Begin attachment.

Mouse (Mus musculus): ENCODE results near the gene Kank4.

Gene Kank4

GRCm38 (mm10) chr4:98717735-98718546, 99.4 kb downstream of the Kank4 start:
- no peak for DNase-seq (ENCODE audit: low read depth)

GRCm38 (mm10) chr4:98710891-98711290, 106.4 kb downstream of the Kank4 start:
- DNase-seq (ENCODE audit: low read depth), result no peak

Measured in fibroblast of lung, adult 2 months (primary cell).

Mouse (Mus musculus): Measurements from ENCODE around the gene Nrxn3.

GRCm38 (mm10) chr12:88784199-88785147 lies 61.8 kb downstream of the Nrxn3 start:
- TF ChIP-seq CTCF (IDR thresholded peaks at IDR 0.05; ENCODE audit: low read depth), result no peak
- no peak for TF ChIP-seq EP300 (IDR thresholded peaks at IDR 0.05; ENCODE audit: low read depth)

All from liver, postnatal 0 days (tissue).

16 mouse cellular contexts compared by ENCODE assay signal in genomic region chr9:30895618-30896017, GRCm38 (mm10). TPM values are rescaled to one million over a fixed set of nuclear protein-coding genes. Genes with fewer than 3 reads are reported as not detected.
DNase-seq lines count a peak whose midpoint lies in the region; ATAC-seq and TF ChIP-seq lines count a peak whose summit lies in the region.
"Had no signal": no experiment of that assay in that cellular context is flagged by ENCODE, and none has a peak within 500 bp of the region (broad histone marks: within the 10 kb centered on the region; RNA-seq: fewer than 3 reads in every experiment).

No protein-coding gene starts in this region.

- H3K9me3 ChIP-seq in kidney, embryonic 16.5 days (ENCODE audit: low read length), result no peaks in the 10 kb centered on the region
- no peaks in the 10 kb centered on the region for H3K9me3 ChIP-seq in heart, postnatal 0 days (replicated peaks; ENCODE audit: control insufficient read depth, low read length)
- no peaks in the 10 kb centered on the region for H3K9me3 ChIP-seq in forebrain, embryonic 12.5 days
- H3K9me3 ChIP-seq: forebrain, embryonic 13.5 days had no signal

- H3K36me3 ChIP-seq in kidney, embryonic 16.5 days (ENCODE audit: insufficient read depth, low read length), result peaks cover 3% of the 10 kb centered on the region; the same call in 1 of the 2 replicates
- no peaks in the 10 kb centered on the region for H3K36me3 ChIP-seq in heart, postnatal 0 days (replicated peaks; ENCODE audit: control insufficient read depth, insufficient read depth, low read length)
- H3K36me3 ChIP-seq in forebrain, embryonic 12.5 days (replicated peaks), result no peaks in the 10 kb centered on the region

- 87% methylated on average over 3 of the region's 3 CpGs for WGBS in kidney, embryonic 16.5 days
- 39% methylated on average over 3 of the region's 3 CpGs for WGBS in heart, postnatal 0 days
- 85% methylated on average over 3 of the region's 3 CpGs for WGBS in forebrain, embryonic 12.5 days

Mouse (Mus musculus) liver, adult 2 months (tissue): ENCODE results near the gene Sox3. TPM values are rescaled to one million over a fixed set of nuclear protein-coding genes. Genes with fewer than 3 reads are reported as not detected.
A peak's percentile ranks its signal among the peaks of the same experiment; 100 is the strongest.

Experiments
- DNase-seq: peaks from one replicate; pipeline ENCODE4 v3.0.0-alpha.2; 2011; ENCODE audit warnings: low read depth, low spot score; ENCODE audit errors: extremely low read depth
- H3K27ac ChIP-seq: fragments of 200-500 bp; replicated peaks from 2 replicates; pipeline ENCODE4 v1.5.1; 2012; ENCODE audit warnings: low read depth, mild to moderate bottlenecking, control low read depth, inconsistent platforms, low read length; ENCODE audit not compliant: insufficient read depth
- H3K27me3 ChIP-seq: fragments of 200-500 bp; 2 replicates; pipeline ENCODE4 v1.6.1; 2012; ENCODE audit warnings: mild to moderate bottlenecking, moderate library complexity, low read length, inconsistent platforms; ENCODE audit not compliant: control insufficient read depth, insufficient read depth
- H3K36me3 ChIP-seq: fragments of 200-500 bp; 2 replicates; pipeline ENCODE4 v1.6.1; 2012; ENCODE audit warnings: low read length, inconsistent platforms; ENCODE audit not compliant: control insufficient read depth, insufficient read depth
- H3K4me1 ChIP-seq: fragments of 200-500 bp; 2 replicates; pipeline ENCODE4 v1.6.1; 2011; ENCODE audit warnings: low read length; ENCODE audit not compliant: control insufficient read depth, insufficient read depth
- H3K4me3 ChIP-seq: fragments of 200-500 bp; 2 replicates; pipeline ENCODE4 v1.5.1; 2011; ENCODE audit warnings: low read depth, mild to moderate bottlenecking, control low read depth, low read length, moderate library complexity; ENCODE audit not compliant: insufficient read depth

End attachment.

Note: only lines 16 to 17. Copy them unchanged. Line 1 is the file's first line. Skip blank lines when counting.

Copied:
No protein-coding gene starts in this region.

- H3K9me3 ChIP-seq in kidney, embryonic 16.5 days (ENCODE audit: low read length), result no peaks in the 10 kb centered on the region